Pubdate: Fri, 18 Mar 2016
Source: Boston Globe (MA)
Copyright: 2016 Globe Newspaper Company
Author: John R. Ellement


The fight against drug addiction took a new direction this week when 
Massachusetts Environmental Police and New Bedford police boarded 
fishing vessels in New Bedford Harbor, searching for fishermen 
carrying illegal drugs for personal use.

"Commercial fishing is a dangerous enough job as it is," said 
Environmental Police Major Patrick J. Moran. "Using drugs makes it 
even more dangerous. Our intention was to stop the drugs from getting 
out to sea aboard the fishing vessels."

Over two days, four law enforcement vessels stopped 11 fishing boats 
heading out of the harbor, leading to arrests of at least six people 
on drug possession charges and of two people on outstanding warrants, 
officials said.

"We are trying to make a difference where we can," said Moran.

The federal Department of Homeland Security assisted in the operation.

New Bedford Police Sergeant Jason C. Gomes said those arrested were 
directed into drug courts because the goal of the interdiction effort 
was not imprisonment.

"The goal is to prevent some of the overdoses and hopefully save 
lives," said Gomes, commander of the department's Port Security Unit. 
"The ultimate goal, our hope, is that we could do one of these 
[interdiction] efforts and not find any drugs in any fishing boats underway."

Moran and Gomes said their effort was backed by owners of the fishing 
vessels, some of whom have approached Moran and asked for his 
department to get involved with drug abuse on fishing boats.

Gomes said he knows many fishermen and captains who have also urged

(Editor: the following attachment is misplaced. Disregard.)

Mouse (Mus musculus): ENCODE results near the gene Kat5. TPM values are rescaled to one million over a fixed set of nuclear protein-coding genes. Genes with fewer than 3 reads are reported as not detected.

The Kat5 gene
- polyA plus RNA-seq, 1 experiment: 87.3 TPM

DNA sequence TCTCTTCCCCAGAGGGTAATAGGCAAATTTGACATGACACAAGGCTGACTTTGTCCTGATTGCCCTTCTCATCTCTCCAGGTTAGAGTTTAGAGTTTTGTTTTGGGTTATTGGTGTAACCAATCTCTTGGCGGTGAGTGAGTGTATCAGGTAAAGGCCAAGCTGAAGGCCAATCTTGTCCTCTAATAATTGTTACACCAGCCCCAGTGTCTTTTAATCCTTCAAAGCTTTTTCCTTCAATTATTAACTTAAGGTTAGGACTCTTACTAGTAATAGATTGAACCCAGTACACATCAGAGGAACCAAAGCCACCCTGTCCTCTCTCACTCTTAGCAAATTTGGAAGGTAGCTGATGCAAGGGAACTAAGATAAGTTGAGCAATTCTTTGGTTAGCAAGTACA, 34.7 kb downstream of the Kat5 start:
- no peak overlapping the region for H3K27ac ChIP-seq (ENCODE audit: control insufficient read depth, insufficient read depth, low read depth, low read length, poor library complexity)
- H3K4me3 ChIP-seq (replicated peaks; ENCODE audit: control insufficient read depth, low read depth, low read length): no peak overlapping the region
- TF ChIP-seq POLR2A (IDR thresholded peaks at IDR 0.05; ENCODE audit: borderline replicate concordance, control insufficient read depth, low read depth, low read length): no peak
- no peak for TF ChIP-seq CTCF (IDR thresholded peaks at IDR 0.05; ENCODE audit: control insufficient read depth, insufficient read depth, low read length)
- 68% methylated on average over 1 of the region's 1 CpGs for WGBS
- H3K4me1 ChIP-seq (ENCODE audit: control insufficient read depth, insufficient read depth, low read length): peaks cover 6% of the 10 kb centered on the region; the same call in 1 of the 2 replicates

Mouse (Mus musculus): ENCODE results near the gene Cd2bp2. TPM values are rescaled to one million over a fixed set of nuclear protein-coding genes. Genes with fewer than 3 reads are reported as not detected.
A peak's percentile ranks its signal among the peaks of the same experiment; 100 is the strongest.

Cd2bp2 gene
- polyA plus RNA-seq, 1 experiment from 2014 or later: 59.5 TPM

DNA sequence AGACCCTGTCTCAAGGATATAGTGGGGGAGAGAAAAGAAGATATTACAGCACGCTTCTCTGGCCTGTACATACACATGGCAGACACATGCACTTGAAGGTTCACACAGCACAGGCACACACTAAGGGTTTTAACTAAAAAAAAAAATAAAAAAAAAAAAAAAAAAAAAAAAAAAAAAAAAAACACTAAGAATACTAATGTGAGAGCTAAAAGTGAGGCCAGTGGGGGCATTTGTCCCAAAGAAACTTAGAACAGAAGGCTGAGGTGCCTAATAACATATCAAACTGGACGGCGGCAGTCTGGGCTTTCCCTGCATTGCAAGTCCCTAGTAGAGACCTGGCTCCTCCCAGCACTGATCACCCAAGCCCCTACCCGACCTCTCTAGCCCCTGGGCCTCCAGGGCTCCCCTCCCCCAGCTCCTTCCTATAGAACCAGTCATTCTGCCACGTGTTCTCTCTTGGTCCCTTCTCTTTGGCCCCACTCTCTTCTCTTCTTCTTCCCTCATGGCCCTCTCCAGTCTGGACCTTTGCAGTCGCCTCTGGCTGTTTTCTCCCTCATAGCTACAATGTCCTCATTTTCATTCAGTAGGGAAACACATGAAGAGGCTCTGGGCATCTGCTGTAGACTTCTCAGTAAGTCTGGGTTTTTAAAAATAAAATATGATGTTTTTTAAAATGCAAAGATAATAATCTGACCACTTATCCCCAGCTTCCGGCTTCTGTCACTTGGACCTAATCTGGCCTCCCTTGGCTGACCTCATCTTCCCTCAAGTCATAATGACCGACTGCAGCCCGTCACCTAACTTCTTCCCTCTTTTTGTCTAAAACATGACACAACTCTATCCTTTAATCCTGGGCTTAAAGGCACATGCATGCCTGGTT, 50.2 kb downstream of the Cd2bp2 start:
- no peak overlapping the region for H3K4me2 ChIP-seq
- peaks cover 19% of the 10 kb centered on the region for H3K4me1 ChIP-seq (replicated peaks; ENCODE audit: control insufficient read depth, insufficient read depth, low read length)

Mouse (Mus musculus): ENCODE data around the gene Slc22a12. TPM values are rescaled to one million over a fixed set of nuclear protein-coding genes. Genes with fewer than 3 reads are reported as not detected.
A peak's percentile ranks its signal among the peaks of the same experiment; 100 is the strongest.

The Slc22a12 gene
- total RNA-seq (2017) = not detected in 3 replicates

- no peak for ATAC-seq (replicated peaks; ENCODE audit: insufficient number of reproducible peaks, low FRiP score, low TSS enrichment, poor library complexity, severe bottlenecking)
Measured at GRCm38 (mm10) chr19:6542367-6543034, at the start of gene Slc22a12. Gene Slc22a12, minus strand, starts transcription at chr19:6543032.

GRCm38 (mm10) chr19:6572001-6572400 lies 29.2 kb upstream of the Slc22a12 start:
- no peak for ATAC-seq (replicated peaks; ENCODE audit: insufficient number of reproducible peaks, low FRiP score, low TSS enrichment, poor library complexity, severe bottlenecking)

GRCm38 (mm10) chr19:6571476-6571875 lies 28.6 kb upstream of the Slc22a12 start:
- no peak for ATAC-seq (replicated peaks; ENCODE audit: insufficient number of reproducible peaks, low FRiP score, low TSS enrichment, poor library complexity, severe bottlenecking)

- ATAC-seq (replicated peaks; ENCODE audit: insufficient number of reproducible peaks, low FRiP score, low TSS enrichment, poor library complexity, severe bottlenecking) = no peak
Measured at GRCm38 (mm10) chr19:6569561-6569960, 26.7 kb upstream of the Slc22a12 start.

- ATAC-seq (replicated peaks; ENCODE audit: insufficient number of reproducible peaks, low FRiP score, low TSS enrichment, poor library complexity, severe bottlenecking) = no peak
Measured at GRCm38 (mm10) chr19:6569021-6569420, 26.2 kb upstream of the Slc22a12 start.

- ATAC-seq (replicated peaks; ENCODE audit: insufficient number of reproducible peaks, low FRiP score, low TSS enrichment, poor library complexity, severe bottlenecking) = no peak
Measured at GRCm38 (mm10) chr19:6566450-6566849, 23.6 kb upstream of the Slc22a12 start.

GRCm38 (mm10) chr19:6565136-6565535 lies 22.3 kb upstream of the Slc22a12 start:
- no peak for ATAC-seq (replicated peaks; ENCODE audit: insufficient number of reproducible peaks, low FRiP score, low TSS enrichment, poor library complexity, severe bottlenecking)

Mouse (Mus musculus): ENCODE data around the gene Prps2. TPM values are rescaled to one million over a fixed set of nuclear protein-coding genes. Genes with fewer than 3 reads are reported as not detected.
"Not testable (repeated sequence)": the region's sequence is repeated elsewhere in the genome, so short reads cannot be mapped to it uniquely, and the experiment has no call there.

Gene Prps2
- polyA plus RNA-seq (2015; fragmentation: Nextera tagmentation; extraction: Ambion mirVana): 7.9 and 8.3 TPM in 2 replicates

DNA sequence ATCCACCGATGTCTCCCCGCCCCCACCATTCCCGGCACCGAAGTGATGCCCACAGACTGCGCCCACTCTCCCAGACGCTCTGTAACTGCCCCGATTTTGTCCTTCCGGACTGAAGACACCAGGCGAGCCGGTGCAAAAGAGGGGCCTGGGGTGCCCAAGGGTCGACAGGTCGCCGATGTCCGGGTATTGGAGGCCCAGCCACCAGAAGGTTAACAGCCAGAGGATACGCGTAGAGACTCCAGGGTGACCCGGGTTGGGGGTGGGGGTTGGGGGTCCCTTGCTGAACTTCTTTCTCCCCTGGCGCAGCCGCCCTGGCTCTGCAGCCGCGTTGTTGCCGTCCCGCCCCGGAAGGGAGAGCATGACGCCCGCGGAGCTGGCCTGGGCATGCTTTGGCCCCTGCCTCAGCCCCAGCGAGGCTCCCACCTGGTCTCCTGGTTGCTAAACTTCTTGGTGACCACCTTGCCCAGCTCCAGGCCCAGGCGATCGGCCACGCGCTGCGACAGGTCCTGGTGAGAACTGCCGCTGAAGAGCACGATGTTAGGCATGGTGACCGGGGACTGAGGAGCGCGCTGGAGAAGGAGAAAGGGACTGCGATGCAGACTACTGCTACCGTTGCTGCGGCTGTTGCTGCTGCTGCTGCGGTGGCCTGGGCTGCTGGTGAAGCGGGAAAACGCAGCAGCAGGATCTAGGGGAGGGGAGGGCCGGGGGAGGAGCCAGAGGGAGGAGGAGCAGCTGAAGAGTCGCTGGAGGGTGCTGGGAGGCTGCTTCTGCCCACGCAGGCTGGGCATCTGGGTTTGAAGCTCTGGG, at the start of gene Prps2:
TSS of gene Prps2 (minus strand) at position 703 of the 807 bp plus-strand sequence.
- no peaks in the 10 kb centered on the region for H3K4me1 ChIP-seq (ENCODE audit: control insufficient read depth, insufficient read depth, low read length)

local police to get involved.

In the planning meetings for the effort, the law enforcement 
officials said they met with staffers from the office of Bristol 
District Attorney Thomas M. Quinn III and reached an agreement that 
anyone taken into custody would be pushed toward help.

"Our intention was not to go out and arrest a bunch of people," Moran 
said. "The people that we did arrest - we wanted to get help for them."

Gomes said he was driven to act because of his concern for the 
fishing industry overall, which, he said, is the economic engine for 
New Bedford. "I have a job because of the fishing industry. I have 
close friends that are fishermen. And these are probably the 
hardest-working blue-collar guys in the community," he said. "The 
captains were very, very pleased about what we were doing."

Moran's jurisdiction as a coastal commander for the Environmental 
Police stretches from Gloucester on the North Shore to the outermost 
tips of Cape Cod and the Islands.

 From his perspective, the discovery of heroin on a handful of 
vessels in New Bedford indicates that the issue is an industry-wide concern.

"It's not just a New Bedford problem," he said. "It's a statewide problem."
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MAP posted-by: Jay Bergstrom